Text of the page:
On the morning of July 16, Jeanneie Muhammad was driving on Colvin Avenue near Sanders Road in North Buffalo when she said she "bumped" into the car in front of her.
She got out of her vehicle as did the driver of the other car, Jeffrey Calhoun, 62, of Lockport.
Prosecutors say that Calhoun then grabbed Muhammad, bit her and displayed a handgun, some of which was captured on a cellphone video by a bystander. They also allege Calhoun, who is white, called Muhammad, who is black, a racial slur.
Tuesday morning, a grand jury indicted Calhoun on two felony charges as hate crimes – unlawful imprisonment as a hate crime and menacing as a hate crime. He was also indicted on a felony count of impersonating a police officer and a misdemeanor count of third-degree assault.
He pleaded not guilty and remained released on $75,000 bail.
The charges marked the first time Erie County District Attorney John J. Flynn has filed charges against a defendant for a hate crime during his term as DA.
"I firmly believe that race was a motivation here in Mr. Calhoun's alleged actions," Flynn told reporters after Calhoun's court appearance before State Supreme Court Justice Christopher J. Burns. "I believe I have the evidence that backs up my belief. Is it a slam dunk, though? It's not."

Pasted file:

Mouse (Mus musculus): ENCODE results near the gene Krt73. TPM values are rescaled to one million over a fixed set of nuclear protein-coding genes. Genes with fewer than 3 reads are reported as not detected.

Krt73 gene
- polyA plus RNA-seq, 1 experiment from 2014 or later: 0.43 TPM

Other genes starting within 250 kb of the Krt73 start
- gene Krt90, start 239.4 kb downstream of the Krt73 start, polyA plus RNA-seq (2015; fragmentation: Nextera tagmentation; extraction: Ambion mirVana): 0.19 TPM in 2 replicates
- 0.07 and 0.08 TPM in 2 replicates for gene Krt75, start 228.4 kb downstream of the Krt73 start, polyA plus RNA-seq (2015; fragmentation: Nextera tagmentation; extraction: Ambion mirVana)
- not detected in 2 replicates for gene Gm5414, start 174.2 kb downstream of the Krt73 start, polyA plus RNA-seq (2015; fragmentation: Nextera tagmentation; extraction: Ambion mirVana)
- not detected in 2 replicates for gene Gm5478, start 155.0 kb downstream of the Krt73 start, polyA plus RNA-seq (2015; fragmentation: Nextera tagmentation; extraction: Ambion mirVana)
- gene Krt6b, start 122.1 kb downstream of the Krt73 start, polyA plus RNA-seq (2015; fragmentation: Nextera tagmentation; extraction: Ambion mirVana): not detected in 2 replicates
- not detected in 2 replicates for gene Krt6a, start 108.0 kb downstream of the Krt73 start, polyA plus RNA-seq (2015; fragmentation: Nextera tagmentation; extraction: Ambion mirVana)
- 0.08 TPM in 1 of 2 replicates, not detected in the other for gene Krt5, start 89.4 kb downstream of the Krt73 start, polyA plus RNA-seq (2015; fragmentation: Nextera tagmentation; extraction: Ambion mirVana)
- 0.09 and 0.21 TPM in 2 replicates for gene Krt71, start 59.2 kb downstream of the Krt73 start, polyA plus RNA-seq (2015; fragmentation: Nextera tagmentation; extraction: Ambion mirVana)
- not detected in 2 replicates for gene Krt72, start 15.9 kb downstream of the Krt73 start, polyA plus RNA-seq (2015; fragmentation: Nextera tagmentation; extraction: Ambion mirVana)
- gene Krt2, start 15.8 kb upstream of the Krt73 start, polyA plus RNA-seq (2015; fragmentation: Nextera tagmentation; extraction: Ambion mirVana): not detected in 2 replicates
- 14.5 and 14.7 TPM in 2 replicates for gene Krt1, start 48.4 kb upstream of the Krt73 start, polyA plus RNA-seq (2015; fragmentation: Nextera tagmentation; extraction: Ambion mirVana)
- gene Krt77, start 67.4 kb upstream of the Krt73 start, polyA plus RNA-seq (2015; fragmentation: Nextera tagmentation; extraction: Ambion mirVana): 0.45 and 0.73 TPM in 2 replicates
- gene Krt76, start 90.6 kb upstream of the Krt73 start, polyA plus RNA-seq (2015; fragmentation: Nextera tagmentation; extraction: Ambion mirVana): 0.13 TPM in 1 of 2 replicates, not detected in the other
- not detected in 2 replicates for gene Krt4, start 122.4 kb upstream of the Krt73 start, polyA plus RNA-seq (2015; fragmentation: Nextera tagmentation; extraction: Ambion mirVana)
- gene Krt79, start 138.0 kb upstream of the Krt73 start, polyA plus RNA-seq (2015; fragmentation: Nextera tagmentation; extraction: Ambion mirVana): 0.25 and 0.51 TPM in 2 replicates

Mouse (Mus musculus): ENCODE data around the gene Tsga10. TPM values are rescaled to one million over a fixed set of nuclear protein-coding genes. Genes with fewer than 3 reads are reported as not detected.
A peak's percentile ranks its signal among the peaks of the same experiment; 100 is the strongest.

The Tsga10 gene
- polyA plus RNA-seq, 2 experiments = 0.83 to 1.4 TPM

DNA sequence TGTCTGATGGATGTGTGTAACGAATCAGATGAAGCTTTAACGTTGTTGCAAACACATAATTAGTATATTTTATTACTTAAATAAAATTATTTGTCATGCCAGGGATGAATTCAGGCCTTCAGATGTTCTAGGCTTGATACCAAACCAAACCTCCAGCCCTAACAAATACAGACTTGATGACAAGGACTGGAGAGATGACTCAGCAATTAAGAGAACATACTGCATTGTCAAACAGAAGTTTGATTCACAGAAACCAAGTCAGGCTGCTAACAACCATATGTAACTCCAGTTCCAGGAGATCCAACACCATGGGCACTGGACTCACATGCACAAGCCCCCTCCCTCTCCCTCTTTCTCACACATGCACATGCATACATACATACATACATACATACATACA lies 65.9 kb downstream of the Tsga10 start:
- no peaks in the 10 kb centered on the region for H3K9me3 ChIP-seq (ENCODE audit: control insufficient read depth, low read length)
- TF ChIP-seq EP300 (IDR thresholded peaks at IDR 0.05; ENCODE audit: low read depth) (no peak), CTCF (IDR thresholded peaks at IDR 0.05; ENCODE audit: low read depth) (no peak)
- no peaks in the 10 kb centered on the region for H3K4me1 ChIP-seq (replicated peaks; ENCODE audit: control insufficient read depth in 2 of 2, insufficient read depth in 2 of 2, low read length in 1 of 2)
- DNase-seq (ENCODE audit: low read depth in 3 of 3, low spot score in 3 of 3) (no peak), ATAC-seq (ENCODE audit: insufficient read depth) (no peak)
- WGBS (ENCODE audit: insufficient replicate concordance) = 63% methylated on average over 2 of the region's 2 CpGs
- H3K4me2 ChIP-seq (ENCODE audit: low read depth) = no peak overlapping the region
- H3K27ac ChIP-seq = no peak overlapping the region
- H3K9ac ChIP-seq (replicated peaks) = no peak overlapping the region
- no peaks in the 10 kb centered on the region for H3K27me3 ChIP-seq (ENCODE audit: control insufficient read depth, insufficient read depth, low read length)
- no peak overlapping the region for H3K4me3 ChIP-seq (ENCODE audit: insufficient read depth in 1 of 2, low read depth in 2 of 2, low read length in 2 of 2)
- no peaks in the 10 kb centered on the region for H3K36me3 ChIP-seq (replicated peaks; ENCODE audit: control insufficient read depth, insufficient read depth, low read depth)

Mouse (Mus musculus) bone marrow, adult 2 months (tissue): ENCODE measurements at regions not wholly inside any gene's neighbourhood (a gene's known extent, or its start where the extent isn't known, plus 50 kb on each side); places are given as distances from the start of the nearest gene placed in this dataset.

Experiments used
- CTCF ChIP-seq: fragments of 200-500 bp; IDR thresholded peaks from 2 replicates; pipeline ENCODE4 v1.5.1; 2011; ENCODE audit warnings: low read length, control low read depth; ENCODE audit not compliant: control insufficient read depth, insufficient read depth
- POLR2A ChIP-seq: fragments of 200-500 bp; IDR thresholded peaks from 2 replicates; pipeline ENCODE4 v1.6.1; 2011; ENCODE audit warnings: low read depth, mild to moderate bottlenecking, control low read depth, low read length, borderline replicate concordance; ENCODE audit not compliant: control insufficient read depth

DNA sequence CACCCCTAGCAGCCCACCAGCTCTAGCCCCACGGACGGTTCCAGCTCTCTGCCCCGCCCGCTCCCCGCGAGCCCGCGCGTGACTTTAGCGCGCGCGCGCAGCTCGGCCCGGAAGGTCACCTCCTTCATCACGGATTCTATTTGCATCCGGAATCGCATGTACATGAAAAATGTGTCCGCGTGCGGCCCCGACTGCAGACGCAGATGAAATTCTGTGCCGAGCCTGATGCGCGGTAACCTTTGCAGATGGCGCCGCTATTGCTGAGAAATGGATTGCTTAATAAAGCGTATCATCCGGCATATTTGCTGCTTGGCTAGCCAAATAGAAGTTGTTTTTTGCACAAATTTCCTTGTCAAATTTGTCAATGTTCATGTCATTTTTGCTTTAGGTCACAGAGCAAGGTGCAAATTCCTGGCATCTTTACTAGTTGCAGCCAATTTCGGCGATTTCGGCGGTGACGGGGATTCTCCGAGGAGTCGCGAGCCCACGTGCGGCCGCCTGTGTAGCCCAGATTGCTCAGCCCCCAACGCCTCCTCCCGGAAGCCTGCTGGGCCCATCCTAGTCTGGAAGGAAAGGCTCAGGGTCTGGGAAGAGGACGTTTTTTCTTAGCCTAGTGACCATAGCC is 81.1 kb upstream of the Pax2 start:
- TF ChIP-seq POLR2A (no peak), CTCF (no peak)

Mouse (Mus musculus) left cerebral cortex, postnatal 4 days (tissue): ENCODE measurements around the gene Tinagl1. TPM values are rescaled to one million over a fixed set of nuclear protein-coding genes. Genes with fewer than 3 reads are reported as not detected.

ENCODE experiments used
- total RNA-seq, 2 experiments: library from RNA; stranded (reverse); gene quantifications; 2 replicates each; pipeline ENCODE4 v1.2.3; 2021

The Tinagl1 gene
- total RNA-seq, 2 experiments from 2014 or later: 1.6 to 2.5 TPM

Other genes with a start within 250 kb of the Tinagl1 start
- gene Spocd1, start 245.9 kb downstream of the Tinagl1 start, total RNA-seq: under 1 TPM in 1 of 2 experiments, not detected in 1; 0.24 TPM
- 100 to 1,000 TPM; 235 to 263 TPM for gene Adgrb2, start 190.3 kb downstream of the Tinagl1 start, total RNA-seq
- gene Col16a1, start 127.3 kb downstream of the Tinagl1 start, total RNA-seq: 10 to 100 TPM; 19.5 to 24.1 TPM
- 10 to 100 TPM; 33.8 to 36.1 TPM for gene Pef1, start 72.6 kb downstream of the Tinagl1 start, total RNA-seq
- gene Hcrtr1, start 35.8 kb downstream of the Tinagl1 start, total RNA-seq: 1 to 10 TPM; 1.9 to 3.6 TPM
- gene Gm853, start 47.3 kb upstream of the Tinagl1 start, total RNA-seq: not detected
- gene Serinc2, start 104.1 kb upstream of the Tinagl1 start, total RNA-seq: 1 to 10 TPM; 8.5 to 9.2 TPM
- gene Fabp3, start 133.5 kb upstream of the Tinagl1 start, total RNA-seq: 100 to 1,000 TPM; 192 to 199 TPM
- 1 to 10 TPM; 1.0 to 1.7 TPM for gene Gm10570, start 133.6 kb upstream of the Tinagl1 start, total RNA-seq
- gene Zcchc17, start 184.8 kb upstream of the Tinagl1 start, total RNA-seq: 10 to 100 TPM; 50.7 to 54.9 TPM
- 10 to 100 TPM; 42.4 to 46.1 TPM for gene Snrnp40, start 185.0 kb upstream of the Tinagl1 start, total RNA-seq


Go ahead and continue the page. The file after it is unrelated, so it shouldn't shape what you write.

Jeffrey Calhoun of Lockport accused of grabbing a woman, biting her and displaying a handgun after a fender bender in July in North Buffalo indicted on 2 hate crime charges
— Maki Becker (@makibecker) September 3, 2019
Flynn explained that a hate crime "is not in and of itself a crime." It's used to elevate an underlying crime, which essentially adds the possibility of more prison time if there's a conviction.
If convicted of the most serious of the charges, first-degree unlawful imprisonment, Calhoun faces up to seven years in prison.
Initially, Calhoun was charged with attempted robbery for allegedly taking Muhammad's keys and trying to take her purse.
But Flynn said he decided to drop the attempted robbery charge because the investigation showed he wasn't trying to permanently take those items.
"I didn't have proof of a robbery," Flynn said.
However, the investigation did turn up evidence that Calhoun used a racial slur, although that wasn't shown on the video.
The use of a racial slur does not necessarily constitute a hate crime, Flynn said.
"In this case here, the totality of circumstances, the context of the entire incident with his use of the alleged racial slur, is what I believe elevated it to a hate crime," Flynn said.
"Buffalo is a city of good neighbors. Buffalo is a city of love. When someone chooses hate, they have to face the consequences. Mr. Calhoun is now facing the consequences."
Calhoun is scheduled to return to court on Oct. 2.